Home #Hwoodtimes Mark Pellington’s THE SEVERING: An Experimental Dance Film

Mark Pellington’s THE SEVERING: An Experimental Dance Film

By Jim Gilles

Mark Pellington (center), director, & choreographer Nina McNeely (to his left)

Los Angeles, CA (The Hollywood Times) 2/28/22 – Described as a “cathartic movement film,” The Severing (2021) just had its theatrical debut this evening at the Los Feliz Theatre in Los Angeles, courtesy of the American Cinematheque. Running 77 minutes, The Severing is not your typical dance film and will definitely elicit varying responses. Its choreography is not exactly Pina Bausch, but its blurring-into-one bodily configuration with six dancers is an experience in and of itself. The subject of the film is loss and grief, and how one deals with it emotionally. There’s sex, suffocation, struggle and signs of a damaged, damaging relationship all encoded behind the dense mesh of dance.

Four dancers with interwined bodies

Mark Pellington is a renowned music video director, having worked with such acts as Bruce Springsteen, U2, Leonard Cohen, Pearl Jam, INXS, Demi Lovato, and Imagine Dragons. He’s also done TV work, as well as some feature films, including Arlington Road (1999), The Mothman Prophecies (2002), Henry Poole is Here (2008), and The Last Word (2017). Despite a successful and varied career, it’s difficult to imagine he’s ever had a project as bizarre as his latest “experiential” film, which was named the “Spotlight Feature” at this year’s Slamdance Film Festival.

Director Mark Pellington in front of theatre

Six dancers receive credit, and sequences feature one, two, or four dancers at any given time. These dancers are extraordinary in their athleticism, and ability to contort and twist. The same solo dancer (Courtney Scarr) is featured in the opening and closing, and she is especially impressive in her loose-jointed and intense floor writhing, often reaching positions that most of us can’t fathom. Every scene is shot in slow-motion, and all are accompanied by an electronic score by Pete Adamson (which was added after the filming). Nina McNeely is the featured choreographer, and the dancing/movement is quite something to behold. At the Q&A, she mentioned that she gave simple clues to the dancers and they were left to interpret their movements on their own. The dancers are: Danny Axley, Maija Knapp, Courtney Scarr, Allison Fletcher, Blake Miller, Ryan Spencer.

Dancer Ryan Spencer isolated in a corner

The figures are juxtaposed against surfaces of light and shadow, slithering away to leap off and pirouette almost in the rooms that blend across a continuum of space. There are hints to civilizational transformations while the texts highlight isolation, grief, and loss as undercurrents that seem embarrassingly ladled onto as if the film distrusts the viewer’s intuition of catching onto the bareness of the feelings evoked amidst all the movement. The film was shot with natural light from the windows of an industrial building in Vernon, with its interior walls painted green and the floor spattered with red paint.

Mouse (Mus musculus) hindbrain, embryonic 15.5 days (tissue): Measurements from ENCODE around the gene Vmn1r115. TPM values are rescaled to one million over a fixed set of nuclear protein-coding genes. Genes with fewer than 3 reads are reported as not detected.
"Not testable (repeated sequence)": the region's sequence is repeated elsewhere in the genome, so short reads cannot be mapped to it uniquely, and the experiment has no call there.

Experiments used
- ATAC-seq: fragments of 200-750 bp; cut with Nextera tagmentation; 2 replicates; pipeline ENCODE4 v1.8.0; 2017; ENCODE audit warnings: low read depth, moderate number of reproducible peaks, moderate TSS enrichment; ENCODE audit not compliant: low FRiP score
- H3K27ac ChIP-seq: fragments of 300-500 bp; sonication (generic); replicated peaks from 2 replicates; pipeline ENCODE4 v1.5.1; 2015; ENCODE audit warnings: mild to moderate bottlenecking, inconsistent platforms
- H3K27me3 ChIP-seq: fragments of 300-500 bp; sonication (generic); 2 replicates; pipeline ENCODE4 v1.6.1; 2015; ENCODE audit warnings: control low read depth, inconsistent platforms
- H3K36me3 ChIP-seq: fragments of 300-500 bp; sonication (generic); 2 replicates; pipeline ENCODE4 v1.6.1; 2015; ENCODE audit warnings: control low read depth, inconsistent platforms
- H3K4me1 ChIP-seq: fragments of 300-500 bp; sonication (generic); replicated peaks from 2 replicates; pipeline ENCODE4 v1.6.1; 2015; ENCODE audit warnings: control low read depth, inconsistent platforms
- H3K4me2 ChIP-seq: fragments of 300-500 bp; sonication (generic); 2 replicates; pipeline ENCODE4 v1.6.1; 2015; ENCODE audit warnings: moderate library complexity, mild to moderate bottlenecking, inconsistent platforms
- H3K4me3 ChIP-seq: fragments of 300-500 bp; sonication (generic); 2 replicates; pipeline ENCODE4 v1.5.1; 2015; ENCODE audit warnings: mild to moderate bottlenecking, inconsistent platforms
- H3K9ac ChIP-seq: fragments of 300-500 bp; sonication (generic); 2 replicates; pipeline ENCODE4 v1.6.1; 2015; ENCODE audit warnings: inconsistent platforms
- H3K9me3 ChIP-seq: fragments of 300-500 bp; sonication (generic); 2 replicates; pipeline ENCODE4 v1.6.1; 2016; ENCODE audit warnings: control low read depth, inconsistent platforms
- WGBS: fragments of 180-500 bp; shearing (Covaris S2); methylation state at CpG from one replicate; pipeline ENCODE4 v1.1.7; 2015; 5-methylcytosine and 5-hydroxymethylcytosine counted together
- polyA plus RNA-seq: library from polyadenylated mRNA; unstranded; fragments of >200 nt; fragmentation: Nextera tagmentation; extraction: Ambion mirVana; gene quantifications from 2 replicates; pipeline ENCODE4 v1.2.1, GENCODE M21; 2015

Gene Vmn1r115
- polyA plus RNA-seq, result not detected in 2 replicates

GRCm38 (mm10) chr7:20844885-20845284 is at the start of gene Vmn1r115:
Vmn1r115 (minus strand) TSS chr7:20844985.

Dancer Ryan Spencer feeling straggled by the other

The film provides a tableau of semi-nude bodies, smattered with mauve and black paint, gyrating, wending and making ungainly shifts and twists within a contained stage whereon materially is transferred a dreamscape, helpfully explained by the narrator in voiceover as a fourth dimension. Man, woman and community are tangible coordinates riveted together into some sort of spectral, liminal realm. There are textual interventions provided by editor Sergio Pinheiro every now and then, propping in maximized font all over the screen. The text has the same spirit as the visual element. Sentences tailing off, broken defiantly in the middle, are finished after a whole sequence, the preceding words flailed into oblivion, signaling the beginning of a different dance sequence in the film.

Dancer Courtney Scarr in first movement of film

Director Mark Pellington opens and ends with a woman (Dancer Courtney Scarr) writhing her body, jigging into a mess of tangled hair, on the floor. The camera pulls close at times and retracts, as her body shows the entangled emotions of her personal sense of grief, as she sometimes looks directly into the camera with expressions of deep psychological pain. We move on to two other dancers, Blake Miller and Allison Fletcher, who seem trapped in their own pain on the floor and slowly rise but remain isolated from each other.

Dancer Blake Miller dealilng with grief

The inaugural text emphasizes the invisibility of true selves that refuse to open up to the other, hiding deep within beneath layers of denial. Over the course of the next sixty-odd minutes, the text assumes a more difficult shell of its own. There are allusions to second lives, rebirths, woven with visual iterations of doorways, thresholds. Clasped mouths are a recurring image, so are heaps of bodies piled atop each other. Gender is deliberately rendered as not immediately obvious, making identities androgynous. Much of this is due to the way the dancers’ bodies were painted by make-up artist Blake Armstrong.

A significant chunk of the scenes seems repetitive in structure and design, so as to signify people being stuck in emotional states much like what happens in dreams. But slowly the gestural difference grows in magnitude when played out from divergent viewpoints. Although there is no narrative, the succeeding dance scenes build on the dominant themes of isolation and the desire for connection to others. It is Pellington’s film but it has been also shaped by the editing of Sergio Pinhero. Toward the end of the film, we have a man and a woman in close embrace as they seem to kiss amidst a physical tussle. However, the man dances away and the woman seems grief-stricken at her loss, staring directly into the camera.